Momentum is building in the Pacific Northwest. While the Trump administration has remained bullheaded in their attempts to appease the fossil fuel industry at all costs, a strong resistance movement has emerged here to push back against dangerous policies that threaten our climate and communities.
Last month, I had the opportunity to take part in a powerful journey around the Northwest to highlight the pressing threat to the Arctic National Wildlife Refuge, and the Gwich’in people who depend on this place for their food security and way of life.
Along with renowned activist, cyclist, and filmmaker Miho Aida, environmental educator Jessica Sanchez, and two representatives from the Gwich’in Nation -- Myra Thumma of Venetia and Virginia Peter of Fort Yukon -- I traveled from Bellingham to Portland to draw attention to the Trump administration’s push to open the Arctic Refuge up for oil and gas drilling, and the impact this dangerous plan would have on the Gwich’in. The journey was also supported by two Doris Duke Conservation Scholars, Lilli Garza and Mayra Garcia, who are stationed at the Seattle office for the summer.
The journey began in Bellingham, with stops in Seattle, Olympia, Centralia and Portland. Miho and Jessica traveled by bicycle, logging over 262 miles behind the saddle. At each stop, the crew hosted public screenings of Miho’s award-winning film, “The Sacred Place Where Life Begin: Gwich’in Women Speak.” Each screening was followed by a Q&A and discussion about how activists can get involved to help protect the Arctic Refuge.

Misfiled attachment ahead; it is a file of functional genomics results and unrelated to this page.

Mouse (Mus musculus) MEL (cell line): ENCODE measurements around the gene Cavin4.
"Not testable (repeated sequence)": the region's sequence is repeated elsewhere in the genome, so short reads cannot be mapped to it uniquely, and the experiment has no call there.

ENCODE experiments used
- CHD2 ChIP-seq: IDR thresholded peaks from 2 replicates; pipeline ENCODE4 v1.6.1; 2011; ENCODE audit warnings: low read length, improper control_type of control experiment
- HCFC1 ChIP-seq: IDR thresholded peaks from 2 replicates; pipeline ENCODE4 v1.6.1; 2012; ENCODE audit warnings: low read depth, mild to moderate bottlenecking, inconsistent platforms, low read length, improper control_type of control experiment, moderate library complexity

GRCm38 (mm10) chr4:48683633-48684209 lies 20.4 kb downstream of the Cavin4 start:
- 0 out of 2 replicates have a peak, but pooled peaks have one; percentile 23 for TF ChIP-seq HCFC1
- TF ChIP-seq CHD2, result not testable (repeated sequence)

In between film screening stops, the Gwich’in made sure to stop by the Lummi Reservation, where they were able to connect over both Tribes’ shared opposition to fossil fuel development. The crew also paid visits to the offices of Washington’s Arctic Refuge champions, Senator Maria Cantwell and Congresswoman Pramila Jayapal.
For the Olympia to Portland leg of the journey, Miho and Jessica joined the iconic Seattle To Portland Ride, hosted by Cascade Bicycle Club, which includes close to 10,000 riders every year. While biking in 97 degree heat, Miho and Jessica had an opportunity to engage fellow cyclists in defense of the Arctic Refuge.
The tour was a huge success and a phenomenal experience! Through this tour, led by women of color, we were able to engage more than 250 activists throughout the Pacific Northwest and strengthen the movement fighting back against the Trump administration’s reckless policies.
I left the tour feeling inspired and hopeful. Standing with the Gwich’in, we will keep up the fight to defend the Arctic Refuge.